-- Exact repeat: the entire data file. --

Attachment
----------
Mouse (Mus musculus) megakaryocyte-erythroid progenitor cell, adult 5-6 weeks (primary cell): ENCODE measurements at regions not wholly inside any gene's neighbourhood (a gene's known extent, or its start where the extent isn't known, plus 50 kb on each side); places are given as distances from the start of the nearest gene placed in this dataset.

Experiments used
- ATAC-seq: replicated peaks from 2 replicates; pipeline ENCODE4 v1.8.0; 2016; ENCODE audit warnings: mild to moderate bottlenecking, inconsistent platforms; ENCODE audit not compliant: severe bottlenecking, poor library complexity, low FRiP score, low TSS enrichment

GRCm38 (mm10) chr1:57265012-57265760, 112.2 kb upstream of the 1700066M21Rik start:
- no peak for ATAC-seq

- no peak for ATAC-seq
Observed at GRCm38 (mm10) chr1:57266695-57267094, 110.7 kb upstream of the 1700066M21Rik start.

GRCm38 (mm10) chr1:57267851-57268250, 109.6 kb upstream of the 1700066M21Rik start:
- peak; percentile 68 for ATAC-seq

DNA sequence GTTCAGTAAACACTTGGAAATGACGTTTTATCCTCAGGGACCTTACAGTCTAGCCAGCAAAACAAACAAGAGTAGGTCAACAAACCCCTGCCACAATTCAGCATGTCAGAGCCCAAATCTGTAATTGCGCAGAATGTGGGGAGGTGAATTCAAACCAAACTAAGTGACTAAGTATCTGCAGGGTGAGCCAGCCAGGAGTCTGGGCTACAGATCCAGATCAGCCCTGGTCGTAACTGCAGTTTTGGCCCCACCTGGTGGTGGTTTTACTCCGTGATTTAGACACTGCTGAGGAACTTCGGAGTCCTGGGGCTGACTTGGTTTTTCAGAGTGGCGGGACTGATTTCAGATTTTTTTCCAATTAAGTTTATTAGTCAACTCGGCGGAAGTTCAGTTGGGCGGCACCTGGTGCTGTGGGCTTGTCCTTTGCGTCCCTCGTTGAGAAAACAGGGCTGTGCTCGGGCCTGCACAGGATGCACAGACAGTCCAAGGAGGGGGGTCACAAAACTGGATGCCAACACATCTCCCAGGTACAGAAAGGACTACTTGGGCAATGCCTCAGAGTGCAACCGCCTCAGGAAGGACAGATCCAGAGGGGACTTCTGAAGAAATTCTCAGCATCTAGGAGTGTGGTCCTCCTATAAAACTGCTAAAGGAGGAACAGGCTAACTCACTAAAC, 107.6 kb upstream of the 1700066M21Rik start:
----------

Mouse (Mus musculus) megakaryocyte-erythroid progenitor cell, adult 5-6 weeks (primary cell): ENCODE measurements at regions not wholly inside any gene's neighbourhood (a gene's known extent, or its start where the extent isn't known, plus 50 kb on each side); places are given as distances from the start of the nearest gene placed in this dataset.

Experiments used
- ATAC-seq: replicated peaks from 2 replicates; pipeline ENCODE4 v1.8.0; 2016; ENCODE audit warnings: mild to moderate bottlenecking, inconsistent platforms; ENCODE audit not compliant: severe bottlenecking, poor library complexity, low FRiP score, low TSS enrichment

GRCm38 (mm10) chr1:57265012-57265760, 112.2 kb upstream of the 1700066M21Rik start:
- no peak for ATAC-seq

- no peak for ATAC-seq
Observed at GRCm38 (mm10) chr1:57266695-57267094, 110.7 kb upstream of the 1700066M21Rik start.

GRCm38 (mm10) chr1:57267851-57268250, 109.6 kb upstream of the 1700066M21Rik start:
- peak; percentile 68 for ATAC-seq

DNA sequence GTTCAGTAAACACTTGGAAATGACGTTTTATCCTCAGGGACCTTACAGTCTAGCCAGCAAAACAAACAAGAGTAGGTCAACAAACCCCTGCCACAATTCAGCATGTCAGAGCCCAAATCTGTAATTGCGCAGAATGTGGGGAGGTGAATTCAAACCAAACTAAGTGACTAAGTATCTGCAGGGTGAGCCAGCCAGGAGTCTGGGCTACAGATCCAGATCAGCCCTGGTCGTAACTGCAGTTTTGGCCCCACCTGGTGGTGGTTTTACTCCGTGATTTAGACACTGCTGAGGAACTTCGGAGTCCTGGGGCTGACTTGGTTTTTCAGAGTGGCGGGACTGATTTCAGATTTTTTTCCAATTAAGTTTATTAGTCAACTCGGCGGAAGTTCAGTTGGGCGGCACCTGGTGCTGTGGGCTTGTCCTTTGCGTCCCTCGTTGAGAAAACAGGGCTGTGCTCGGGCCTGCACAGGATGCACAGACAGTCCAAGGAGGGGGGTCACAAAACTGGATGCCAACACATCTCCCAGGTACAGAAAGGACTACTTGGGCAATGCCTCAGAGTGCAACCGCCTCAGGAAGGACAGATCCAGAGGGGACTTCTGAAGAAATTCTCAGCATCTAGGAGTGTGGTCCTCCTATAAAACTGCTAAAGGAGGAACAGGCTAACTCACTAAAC, 107.6 kb upstream of the 1700066M21Rik start: